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Impulse and Momentum

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Guest Keri

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This video demonstrates perfectly what we have learned about all week in AP-C Physics. It first starts off by saying impulse equals force times time. Then it goes on to say that that all is equal to the change in momentum. Those are the formulas we have been working with the past week, which we all call "Jimpulse." The example in the video is great in that it talks about the force applied by a bat to a baseball, and why bunts work the way they do. I always knew that bunts obviously make the ball go a shorter distance, but this video made me think about it in a physics way. Since the time the ball is touching the bat is less, the impulse will be less, and therefore, goes a short distance. In order to get a home run, and to maximize the impulse, you need to keep the bat in contact with the ball for as long as possible (have a good follow through). It all makes sense now to physics!

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Blake was also explaining to me today about the follow through. In all sports when you follow through, the impulse increases because the time that you are in contact with the object increases. This is true for many sports like baseball and golf. If you follow through on your swing, the time the force acts on the object increases, which means a greater impulse. If impulse increases, considering mass stays the same, the velocity increases. Assuming you arent changing the angle of contact, for maximum ball flight you want to maximize velocity by increasing impulse!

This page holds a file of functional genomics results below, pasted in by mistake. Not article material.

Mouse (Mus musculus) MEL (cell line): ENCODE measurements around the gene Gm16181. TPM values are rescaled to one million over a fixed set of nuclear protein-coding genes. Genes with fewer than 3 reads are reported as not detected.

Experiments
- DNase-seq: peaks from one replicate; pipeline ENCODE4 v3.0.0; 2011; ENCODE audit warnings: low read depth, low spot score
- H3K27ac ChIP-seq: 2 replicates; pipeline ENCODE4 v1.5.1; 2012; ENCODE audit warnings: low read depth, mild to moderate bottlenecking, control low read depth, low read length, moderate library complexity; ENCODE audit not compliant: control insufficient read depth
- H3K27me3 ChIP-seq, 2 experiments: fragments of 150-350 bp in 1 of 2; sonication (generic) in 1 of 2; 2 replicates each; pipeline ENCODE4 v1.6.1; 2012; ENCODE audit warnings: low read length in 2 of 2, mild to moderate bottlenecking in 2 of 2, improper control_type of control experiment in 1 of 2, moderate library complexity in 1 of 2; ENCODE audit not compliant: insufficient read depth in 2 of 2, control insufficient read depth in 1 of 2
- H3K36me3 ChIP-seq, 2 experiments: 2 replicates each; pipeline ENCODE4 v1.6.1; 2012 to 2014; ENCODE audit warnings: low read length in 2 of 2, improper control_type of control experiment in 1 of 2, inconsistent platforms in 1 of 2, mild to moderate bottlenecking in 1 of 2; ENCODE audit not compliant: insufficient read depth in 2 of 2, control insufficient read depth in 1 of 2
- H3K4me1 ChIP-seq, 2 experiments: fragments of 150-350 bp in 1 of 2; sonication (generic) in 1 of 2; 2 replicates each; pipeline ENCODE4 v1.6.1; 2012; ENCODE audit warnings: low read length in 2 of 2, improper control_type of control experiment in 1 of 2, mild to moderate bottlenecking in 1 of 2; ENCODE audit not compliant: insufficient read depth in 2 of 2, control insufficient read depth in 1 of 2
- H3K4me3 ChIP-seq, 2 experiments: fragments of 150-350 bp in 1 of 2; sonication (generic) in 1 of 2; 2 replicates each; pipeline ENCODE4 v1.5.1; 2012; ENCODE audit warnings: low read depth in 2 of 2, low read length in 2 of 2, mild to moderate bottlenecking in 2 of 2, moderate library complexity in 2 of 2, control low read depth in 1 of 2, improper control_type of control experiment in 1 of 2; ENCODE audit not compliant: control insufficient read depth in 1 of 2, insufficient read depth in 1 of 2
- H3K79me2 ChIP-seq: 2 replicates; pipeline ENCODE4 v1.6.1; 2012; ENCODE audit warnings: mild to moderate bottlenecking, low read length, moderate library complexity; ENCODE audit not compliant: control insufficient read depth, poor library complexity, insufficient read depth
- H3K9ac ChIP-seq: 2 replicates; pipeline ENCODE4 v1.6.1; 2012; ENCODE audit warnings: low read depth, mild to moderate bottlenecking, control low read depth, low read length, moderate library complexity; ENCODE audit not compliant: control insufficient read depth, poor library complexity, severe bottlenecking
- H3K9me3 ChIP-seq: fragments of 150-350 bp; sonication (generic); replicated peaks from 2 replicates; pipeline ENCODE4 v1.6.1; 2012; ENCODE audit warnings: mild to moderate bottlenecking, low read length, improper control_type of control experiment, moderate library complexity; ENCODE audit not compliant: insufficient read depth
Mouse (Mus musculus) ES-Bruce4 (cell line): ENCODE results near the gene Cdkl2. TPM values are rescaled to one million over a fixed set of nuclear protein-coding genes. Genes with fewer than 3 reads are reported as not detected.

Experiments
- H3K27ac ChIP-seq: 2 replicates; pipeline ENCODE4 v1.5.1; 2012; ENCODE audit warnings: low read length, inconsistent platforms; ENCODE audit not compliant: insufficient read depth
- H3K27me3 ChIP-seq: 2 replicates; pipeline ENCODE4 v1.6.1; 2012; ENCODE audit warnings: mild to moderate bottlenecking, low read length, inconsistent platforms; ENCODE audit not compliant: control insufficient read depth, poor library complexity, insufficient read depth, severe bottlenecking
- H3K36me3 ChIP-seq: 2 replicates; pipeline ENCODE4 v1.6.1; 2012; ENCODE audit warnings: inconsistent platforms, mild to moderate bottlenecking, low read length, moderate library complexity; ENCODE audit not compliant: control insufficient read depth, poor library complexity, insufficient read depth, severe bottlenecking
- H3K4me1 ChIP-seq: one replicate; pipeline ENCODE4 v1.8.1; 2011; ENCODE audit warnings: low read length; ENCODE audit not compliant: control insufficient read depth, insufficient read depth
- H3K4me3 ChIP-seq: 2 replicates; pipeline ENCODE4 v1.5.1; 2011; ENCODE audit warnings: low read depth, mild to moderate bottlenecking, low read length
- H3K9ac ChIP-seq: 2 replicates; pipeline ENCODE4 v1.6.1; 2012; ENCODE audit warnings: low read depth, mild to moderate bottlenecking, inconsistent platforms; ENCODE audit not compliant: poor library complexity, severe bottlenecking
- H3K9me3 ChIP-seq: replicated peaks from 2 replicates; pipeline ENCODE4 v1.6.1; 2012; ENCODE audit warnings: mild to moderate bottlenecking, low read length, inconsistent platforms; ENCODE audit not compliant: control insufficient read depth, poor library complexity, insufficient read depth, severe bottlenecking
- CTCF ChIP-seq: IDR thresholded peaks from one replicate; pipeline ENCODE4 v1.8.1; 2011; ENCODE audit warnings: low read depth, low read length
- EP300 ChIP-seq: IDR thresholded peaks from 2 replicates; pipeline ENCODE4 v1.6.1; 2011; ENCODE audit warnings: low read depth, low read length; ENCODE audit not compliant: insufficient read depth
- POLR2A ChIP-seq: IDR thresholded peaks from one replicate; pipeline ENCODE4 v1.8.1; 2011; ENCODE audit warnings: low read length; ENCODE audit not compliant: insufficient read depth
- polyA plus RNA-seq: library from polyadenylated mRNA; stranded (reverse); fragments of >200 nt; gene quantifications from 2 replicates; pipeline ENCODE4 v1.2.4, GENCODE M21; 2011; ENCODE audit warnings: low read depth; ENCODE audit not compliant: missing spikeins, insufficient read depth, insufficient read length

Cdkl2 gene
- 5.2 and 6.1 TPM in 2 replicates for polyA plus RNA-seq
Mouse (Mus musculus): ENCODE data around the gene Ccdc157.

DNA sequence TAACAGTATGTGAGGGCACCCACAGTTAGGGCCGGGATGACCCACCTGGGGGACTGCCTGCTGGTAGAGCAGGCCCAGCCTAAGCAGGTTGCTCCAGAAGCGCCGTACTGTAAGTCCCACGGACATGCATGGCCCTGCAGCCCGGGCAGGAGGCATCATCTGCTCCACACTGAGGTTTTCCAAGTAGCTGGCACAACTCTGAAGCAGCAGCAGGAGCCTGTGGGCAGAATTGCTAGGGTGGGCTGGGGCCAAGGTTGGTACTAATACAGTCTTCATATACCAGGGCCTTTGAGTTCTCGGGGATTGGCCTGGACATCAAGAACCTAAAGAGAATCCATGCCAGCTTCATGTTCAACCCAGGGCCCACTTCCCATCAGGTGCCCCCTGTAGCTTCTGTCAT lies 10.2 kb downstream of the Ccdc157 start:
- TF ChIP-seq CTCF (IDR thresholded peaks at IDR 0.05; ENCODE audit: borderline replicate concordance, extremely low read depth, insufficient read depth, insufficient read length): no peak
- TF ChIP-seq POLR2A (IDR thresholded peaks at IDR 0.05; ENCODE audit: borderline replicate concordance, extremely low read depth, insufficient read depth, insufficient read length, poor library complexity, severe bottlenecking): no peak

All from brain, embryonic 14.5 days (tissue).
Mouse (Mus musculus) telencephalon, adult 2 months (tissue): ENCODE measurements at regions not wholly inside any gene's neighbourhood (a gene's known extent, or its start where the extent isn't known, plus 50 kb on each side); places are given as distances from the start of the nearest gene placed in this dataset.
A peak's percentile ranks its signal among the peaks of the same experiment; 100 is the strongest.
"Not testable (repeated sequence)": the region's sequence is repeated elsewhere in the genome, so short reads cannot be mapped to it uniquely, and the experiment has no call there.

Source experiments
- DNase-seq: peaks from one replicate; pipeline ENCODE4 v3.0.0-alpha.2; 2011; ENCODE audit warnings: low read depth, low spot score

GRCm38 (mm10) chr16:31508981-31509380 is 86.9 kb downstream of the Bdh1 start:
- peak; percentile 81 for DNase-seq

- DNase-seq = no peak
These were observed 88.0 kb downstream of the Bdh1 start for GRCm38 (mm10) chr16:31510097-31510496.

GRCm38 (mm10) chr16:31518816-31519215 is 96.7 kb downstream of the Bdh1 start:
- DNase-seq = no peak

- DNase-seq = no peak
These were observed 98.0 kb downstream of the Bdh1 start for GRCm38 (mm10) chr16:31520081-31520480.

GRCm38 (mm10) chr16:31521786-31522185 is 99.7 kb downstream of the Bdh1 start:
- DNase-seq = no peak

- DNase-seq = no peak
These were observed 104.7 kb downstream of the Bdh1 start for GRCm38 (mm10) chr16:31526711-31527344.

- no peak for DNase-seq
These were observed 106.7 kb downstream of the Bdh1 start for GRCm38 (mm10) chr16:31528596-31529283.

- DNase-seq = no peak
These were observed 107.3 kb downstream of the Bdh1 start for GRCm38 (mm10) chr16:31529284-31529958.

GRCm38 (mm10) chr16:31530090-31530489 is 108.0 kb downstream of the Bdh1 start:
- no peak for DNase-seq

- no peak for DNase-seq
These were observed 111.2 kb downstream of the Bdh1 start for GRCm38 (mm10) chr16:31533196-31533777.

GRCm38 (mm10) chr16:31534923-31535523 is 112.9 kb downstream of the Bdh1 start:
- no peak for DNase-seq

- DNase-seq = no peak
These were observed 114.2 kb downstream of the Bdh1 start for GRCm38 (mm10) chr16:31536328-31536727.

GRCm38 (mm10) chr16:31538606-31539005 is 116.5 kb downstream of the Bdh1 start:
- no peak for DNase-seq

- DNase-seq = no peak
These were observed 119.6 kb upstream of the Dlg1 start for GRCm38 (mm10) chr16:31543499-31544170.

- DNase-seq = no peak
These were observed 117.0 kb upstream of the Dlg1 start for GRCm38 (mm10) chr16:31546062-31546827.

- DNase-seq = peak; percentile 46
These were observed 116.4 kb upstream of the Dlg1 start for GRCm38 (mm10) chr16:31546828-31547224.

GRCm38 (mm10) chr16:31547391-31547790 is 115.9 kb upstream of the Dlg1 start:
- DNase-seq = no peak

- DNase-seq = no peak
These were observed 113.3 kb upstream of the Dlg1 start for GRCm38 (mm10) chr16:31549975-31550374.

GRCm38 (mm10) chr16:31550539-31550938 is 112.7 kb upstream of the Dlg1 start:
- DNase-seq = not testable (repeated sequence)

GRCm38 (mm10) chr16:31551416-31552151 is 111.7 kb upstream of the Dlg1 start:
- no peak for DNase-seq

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Blake was also explaining to me today about the follow through. In all sports when you follow through, the impulse increases because the time that you are in contact with the object increases. This is true for many sports like baseball and golf. If you follow through on your swing, the time the force acts on the object increases, which means a greater impulse. If impulse increases, considering mass stays the same, the velocity increases. Assuming you arent changing the angle of contact, for maximum ball flight you want to maximize velocity by increasing impulse!

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Cool! I never thought of follow-through that way. I always assumed that the mindset of following through just created a more powerful swing in the first place, but this makes much more sense. So does a pitcher with longer arms have an advantage over a shorter-armed pitcher? (Strictly talking maximum ball velocity)

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Consider sports equipment design. A jai alai basket delivers a high amount of force and is curved not only for accuracy and catching, but also to increase the duration of the impulse.

It's no wonder these balls can reach hundreds of miles an hour of speed.

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So I read both blogs that have to do with follow through increasing momentum so far, and as an avid badminton player (don't hate on my whiteness) I'm starting to wonder how professionals reach 100 mph speeds with shuttlecocks that have a great amount of drag and if the racket only comes into contact with the shuttlecock a short time.

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Guest Rellseli66

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If you watch the slow moe on the baseball hits, we see that the ball bounces off the bat relatively quickly, and so a follow through does not increase the time the force is put upon the ball, so with that in mind why follow through, the ball bounces off the bat and then they still swing another 90 degrees or so.

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Could it be that a follow through just ensures the player doesn't anticipate the close and pull up, decreasing force on the ball?

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